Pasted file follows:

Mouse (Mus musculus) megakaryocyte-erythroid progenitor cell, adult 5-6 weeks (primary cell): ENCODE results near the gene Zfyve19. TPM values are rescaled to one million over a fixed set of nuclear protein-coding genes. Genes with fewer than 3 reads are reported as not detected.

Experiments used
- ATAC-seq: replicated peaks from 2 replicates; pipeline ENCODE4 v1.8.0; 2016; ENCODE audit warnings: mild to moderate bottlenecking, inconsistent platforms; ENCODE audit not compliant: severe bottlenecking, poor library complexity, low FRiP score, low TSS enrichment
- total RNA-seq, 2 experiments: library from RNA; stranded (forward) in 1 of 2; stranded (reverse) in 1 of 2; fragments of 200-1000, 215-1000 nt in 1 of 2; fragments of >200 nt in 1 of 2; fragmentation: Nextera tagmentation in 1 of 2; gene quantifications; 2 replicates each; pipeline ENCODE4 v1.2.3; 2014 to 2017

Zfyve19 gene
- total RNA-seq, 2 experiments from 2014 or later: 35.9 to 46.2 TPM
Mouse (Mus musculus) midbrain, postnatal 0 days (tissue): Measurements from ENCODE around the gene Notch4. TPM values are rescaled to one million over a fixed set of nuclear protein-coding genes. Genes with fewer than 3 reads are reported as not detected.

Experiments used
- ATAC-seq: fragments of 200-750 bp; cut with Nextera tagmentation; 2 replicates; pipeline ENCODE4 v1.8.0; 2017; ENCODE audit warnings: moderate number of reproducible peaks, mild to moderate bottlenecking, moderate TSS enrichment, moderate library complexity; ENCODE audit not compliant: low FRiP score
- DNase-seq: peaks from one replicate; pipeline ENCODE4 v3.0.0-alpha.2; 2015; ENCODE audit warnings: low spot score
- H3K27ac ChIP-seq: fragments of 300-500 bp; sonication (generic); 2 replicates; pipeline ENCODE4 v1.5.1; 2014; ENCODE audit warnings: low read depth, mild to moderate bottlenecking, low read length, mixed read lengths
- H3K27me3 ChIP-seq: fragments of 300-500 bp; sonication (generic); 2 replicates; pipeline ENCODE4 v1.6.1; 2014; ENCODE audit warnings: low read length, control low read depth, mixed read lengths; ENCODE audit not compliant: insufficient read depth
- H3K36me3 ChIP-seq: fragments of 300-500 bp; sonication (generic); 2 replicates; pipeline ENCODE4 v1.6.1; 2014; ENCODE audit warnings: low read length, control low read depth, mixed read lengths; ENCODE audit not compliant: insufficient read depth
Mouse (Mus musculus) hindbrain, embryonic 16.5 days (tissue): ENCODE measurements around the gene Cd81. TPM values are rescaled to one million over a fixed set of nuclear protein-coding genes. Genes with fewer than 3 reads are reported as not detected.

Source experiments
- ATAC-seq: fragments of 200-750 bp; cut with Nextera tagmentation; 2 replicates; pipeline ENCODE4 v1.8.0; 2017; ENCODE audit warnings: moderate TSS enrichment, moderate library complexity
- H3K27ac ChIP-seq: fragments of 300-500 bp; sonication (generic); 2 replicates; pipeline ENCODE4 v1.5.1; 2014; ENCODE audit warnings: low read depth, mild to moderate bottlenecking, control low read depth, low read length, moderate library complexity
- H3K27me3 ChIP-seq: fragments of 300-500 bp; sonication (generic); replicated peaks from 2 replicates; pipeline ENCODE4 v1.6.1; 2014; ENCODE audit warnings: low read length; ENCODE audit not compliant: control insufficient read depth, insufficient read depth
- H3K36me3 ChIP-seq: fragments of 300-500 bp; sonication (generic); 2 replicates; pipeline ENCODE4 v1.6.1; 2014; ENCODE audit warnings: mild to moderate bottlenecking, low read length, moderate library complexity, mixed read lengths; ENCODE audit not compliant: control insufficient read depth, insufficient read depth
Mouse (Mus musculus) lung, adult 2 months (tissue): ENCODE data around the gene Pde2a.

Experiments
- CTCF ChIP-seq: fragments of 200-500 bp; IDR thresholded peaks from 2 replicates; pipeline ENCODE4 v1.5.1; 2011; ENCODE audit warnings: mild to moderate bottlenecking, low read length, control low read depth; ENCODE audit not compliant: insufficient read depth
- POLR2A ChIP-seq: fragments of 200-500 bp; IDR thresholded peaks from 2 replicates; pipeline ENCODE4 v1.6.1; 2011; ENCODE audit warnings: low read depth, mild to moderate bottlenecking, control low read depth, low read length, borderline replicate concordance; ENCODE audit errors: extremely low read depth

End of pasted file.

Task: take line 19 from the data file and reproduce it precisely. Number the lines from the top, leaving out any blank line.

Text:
- H3K36me3 ChIP-seq: fragments of 300-500 bp; sonication (generic); 2 replicates; pipeline ENCODE4 v1.6.1; 2014; ENCODE audit warnings: mild to moderate bottlenecking, low read length, moderate library complexity, mixed read lengths; ENCODE audit not compliant: control insufficient read depth, insufficient read depth